Tell us a little bit about yourself. Where are you from? What’s your background in Art?

I grew up in Boston, MA and studied furniture design at RISD. I did a year of architecture before transferring into furniture. I liked architecture but wanted to be more involved in the actual making of my designs. Towards the end of undergrad I started working with microprocessors and have been making interactive systems ever since. Furniture, to me, is a kind of basic physical interactive system. I pursued the more physical computing at ASU where I earned an MFA in Intermedia.


Do you have people who inspired you to create? In what way?

Yes, so many. Early on I was really inspired by the modernist painters: Yves Klein, Piet Mondrian, Kazimir Malevich. I like the minimalism and simplicity. In grad school I did a lot of conceptual art and was looking at people like Jenny Holzer and Joseph Kosuth. For my interactive work I look towards Paul Sermon, Daniel Rozen, David Rokeby, Everyware, The Yes Men, Laure Prouvost, Jim Campbell, Tomaz Simatovic, Ann Hamilton, and Wafaa Bilal.

I would love to know more about your Art that was shown at the Eric Fischl Gallery back in October 2023.

The exhibition, A Collaboration with Computation, ran through 2 November 2023 at Eric Fischl Gallery in Phoenix, and contained new work from my recent sabbatical. This work is designed entirely with code algorithms. The sculpture forms are then 3D printed and patinated. Other works are printed in 2D or cut out of paper. Unlike AI art, these pieces are all hand-coded by the artist and do not use training samples from others. The work explores how chance operations can lead to refined aesthetic outcomes.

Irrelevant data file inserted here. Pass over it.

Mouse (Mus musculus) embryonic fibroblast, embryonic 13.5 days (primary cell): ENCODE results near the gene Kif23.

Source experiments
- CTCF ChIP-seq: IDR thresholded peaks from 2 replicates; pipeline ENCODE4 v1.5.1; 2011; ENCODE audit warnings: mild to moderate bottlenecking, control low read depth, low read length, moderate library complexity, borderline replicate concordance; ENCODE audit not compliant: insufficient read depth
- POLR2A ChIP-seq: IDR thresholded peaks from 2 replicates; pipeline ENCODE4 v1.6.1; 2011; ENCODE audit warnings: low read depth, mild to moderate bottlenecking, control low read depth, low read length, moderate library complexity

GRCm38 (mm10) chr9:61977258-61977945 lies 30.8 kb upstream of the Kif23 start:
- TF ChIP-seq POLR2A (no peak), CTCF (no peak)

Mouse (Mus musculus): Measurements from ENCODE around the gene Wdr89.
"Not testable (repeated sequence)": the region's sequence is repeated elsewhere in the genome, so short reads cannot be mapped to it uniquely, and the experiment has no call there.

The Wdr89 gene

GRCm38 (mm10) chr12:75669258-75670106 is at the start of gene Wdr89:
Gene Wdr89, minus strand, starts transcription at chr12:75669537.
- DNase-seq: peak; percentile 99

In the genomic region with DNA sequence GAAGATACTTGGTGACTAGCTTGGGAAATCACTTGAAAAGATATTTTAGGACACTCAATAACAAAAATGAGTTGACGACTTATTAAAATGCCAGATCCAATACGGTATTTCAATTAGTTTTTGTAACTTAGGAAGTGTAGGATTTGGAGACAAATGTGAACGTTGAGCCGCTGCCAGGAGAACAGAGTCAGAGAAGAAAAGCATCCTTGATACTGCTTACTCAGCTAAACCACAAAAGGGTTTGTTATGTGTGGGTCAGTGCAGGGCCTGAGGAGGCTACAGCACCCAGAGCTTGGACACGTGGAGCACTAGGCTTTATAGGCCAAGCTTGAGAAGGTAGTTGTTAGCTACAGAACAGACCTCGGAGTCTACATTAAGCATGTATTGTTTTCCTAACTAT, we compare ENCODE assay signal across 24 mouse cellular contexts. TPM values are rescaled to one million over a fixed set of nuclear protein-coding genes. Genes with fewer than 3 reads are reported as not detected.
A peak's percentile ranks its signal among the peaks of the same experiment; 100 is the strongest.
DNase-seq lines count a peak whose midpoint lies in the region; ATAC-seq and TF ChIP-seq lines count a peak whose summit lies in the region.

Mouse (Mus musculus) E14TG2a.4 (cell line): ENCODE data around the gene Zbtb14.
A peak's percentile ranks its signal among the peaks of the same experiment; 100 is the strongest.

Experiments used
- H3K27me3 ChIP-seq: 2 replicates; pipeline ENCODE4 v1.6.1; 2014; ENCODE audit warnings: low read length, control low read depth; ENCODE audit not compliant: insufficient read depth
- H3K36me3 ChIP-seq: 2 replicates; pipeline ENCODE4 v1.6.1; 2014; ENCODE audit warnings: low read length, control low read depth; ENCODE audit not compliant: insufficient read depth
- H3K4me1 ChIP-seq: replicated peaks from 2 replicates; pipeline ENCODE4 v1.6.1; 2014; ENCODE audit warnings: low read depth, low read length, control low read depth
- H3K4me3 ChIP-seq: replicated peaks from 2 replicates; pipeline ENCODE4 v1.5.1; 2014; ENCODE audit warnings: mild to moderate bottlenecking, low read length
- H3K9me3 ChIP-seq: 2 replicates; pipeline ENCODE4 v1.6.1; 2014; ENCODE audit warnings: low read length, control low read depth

What part of your art-making process do you enjoy most?

….the making part. The parts where I can get into the zone and go for hours. Typically that’s the coding part. Sometimes the fabrication part. The figuring it out / planning part I like less, it’s a little stressful. The publishing part, even less than that.


Like me, I know you have used a variety of mediums and techniques. At the moment, which are your favorites and why?

Eeeeeeeeeh, I like wood, metal and code. Metal is just fast and forgiving. Wood is extremely unforgiving but has a beautiful warmth that invites touch. Code lets me experiment extremely quickly.

Do you have a favorite product or tool you wouldn’t mind sharing with other artists?

Dual dial calipers. Not the battery-operated kind, but a mechanical set with a hand for mm and in. Use those for everything – there’s a lot of measuring in my work. I’ve misplaced them with all the moving around I’ve been doing recently, hope they turn up.

I know you traveled a lot for your sabbatical last year. Where did you go? How were you able to get materials, tools, and finished pieces from one place to the next?!

I did a string of residencies:

Buffalo Creek Art Center in Gardnerville NV
Treats Studios in Spruce Pine NC
Mass Collective in Atlanta GA
Euroatlas in Lisbon Portugal
Pada Studios in Bareirro Portugal

Mass Collective is just an amazing maker space in Atlanta so anyone can join, but I was mentally treating it like another residency.

I moved stuff from place to place with my 2000 Toyota Tacoma, which has over 225,000 miles now. I’d get most of my materials from local suppliers, but get a lot of my tools second-hand on eBay.

It was great having so much time to make new work. At the same time I could feel the different places influencing my process and ideas based on the tools and equipment available. I ended up making smaller work in Portugal, for instance, because I was thinking about how to get it back to the States – perhaps thinking about that too much.

Do you have advice for other artists who might be thinking of following in your footsteps?

Escape while you still can.

Where can someone see more of your creations?  Are you on Social Media?  (links)

You can see my finished works at

I share my works in progress on Instagram @matthew_mosher_art

Thanks so much for taking time out of your busy schedule to do this interview Matthew.